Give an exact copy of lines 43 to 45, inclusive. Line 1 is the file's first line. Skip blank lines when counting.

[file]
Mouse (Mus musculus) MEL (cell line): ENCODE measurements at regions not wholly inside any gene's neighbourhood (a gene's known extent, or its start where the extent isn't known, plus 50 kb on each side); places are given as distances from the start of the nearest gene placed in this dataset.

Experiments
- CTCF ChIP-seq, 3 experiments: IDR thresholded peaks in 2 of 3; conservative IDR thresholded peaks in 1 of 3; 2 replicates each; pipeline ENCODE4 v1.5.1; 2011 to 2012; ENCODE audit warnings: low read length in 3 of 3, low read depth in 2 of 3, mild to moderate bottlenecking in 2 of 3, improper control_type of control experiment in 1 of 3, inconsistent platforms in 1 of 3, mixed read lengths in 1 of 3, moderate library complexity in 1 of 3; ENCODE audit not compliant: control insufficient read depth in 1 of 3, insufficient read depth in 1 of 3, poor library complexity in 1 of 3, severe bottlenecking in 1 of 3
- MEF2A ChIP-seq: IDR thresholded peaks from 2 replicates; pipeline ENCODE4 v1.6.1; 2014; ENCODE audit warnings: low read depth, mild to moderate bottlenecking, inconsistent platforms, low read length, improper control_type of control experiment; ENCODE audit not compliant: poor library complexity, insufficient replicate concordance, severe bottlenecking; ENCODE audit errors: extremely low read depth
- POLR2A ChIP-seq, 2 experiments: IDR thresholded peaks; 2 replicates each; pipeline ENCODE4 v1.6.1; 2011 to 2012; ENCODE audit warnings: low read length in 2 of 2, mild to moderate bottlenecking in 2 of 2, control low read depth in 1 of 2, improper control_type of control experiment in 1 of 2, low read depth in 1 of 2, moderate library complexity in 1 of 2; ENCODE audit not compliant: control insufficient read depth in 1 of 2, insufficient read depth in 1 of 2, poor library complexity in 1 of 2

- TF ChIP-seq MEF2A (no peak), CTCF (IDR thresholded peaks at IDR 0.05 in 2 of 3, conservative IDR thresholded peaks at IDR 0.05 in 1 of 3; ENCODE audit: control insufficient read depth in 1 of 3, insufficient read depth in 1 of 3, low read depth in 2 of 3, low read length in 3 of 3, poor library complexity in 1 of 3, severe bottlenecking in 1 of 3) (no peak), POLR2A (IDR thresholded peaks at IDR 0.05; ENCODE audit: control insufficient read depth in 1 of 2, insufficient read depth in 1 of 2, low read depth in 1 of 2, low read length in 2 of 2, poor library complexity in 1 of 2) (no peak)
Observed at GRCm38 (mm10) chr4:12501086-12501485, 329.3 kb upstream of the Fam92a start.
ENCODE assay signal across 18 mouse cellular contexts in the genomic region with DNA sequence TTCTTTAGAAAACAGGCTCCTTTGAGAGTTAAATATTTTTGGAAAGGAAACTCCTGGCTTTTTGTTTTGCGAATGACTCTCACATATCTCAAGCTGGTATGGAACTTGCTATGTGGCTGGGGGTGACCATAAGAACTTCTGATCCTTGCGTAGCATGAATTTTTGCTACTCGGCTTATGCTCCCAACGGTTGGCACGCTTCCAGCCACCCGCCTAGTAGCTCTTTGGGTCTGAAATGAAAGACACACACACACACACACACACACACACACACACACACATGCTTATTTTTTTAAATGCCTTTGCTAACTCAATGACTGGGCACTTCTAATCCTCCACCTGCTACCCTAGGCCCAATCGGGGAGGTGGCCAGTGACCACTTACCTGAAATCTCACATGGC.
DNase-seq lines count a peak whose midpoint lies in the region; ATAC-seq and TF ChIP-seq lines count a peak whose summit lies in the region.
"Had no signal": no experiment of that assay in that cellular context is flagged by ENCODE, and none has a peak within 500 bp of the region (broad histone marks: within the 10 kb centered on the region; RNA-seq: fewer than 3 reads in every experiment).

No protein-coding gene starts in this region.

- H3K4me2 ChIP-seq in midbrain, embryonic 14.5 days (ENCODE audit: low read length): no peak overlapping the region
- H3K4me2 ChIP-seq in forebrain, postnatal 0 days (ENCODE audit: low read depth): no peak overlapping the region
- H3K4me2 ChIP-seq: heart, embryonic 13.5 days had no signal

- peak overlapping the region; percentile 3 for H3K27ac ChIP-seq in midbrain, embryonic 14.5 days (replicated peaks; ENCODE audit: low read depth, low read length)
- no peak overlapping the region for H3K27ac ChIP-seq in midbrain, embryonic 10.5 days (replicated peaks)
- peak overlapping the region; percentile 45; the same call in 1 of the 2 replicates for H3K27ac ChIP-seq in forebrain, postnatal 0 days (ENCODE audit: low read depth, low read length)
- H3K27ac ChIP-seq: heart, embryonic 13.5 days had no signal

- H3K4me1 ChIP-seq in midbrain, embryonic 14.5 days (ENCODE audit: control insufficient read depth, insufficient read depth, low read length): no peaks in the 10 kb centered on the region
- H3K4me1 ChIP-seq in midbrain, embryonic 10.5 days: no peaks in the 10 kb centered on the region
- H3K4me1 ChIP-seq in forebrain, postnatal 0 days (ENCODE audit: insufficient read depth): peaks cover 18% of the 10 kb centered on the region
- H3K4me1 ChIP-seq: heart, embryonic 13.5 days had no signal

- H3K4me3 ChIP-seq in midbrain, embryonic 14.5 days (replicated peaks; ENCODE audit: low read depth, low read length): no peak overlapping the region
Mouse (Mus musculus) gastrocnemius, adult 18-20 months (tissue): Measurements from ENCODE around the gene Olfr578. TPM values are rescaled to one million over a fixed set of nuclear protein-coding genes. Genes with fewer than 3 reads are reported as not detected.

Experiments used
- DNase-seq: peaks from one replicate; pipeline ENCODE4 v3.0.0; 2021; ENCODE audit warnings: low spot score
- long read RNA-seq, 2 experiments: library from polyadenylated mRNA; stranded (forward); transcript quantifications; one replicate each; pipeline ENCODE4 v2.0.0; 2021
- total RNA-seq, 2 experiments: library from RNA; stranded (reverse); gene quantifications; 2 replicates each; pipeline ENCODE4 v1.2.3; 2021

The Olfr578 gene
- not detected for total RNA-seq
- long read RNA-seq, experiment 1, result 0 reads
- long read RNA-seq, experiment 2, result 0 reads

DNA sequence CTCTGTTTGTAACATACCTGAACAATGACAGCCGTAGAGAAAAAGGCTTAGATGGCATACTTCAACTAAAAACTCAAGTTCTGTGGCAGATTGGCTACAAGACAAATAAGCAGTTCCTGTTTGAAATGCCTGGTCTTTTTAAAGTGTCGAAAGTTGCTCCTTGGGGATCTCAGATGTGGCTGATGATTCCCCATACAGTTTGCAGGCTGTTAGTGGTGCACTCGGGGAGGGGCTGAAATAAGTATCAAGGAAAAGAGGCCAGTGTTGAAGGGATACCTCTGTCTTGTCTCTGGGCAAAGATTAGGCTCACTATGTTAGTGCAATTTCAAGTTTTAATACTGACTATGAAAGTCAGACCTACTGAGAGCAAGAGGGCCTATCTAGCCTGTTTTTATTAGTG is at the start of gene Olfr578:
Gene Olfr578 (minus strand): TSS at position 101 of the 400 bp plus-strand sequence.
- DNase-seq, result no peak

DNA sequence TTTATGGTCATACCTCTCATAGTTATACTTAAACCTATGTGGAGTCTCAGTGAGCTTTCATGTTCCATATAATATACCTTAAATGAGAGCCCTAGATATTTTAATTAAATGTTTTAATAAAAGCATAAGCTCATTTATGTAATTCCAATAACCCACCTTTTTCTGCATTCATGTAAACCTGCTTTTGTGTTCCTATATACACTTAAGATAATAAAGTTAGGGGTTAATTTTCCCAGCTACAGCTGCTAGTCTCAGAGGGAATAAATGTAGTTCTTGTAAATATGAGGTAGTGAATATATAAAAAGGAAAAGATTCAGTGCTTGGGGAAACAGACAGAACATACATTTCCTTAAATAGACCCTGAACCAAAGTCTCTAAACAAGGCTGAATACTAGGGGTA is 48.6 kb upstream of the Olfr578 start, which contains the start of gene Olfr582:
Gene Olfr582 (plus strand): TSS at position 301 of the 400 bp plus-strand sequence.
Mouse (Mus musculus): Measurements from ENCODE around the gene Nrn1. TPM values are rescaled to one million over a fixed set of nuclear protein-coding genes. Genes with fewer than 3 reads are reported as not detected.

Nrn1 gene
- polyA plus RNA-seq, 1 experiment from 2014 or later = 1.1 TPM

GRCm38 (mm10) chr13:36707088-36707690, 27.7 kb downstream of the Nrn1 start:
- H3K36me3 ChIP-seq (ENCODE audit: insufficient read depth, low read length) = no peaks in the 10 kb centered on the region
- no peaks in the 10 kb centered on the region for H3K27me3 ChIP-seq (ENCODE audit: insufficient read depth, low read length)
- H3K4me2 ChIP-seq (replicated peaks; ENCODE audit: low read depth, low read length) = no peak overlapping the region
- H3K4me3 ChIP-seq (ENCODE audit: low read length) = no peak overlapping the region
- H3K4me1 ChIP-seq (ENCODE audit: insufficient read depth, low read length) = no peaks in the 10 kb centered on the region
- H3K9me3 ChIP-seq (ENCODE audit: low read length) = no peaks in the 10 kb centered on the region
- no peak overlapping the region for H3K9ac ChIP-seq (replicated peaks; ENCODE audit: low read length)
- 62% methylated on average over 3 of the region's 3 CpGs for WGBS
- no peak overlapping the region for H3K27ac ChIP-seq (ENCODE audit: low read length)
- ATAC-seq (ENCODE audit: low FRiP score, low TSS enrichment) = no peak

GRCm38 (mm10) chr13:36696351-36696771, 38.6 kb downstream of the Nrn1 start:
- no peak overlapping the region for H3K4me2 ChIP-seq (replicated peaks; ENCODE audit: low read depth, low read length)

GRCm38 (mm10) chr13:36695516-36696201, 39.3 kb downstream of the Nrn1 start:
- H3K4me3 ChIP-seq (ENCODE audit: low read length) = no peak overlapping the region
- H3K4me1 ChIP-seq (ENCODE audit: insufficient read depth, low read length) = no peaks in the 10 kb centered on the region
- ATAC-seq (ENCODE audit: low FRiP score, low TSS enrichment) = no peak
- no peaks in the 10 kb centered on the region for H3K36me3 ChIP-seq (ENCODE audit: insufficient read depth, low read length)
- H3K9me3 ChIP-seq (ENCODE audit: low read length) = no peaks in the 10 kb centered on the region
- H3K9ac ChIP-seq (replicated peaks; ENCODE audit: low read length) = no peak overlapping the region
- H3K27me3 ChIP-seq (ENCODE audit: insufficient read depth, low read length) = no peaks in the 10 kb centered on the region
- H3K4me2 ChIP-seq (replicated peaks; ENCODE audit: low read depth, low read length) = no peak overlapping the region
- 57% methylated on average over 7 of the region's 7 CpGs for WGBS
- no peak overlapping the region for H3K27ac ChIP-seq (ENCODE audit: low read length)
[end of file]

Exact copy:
- no peaks in the 10 kb centered on the region for H3K27me3 ChIP-seq (ENCODE audit: insufficient read depth, low read length)
- H3K4me2 ChIP-seq (replicated peaks; ENCODE audit: low read depth, low read length) = no peak overlapping the region
- H3K4me3 ChIP-seq (ENCODE audit: low read length) = no peak overlapping the region